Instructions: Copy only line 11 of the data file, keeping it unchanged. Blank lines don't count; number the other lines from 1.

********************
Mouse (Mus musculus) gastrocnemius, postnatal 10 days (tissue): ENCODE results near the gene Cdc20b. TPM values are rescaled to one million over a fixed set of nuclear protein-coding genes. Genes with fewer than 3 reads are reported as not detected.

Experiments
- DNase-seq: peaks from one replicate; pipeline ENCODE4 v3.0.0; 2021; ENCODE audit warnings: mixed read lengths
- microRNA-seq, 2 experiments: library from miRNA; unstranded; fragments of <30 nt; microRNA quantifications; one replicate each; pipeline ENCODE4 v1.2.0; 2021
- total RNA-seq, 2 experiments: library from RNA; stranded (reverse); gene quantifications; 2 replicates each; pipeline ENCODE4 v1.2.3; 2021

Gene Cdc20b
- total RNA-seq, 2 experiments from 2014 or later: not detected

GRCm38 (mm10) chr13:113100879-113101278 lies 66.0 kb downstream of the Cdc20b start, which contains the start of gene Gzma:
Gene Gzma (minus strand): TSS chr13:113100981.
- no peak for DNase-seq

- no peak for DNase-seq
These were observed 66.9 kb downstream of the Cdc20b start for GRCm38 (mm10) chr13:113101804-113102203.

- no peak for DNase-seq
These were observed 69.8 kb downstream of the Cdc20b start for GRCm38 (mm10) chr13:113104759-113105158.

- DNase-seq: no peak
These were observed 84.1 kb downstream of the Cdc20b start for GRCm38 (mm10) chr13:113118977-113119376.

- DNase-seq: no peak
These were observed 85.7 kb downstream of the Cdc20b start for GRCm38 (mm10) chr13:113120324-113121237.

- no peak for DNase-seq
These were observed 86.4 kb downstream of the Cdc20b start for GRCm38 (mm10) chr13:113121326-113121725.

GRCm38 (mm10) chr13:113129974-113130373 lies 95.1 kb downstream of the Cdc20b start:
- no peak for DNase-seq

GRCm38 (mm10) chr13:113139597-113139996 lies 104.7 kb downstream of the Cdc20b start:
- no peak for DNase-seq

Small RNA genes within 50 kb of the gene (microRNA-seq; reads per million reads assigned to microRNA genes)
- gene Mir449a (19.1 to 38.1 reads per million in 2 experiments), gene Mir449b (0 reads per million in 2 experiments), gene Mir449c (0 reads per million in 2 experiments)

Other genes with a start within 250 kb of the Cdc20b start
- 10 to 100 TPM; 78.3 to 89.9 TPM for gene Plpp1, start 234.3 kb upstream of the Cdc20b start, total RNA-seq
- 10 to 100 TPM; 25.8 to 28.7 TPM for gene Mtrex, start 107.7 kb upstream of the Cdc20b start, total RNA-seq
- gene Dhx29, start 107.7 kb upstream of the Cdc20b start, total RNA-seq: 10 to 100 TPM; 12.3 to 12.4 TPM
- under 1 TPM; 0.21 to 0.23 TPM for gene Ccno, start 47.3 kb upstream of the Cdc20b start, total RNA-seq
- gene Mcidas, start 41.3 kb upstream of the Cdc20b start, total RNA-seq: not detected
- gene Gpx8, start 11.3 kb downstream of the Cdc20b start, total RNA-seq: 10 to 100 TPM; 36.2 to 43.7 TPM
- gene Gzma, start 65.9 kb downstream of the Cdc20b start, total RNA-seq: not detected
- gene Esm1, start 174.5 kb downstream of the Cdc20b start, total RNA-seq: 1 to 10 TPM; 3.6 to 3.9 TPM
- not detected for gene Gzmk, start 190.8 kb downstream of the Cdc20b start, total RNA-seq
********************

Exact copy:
- no peak for DNase-seq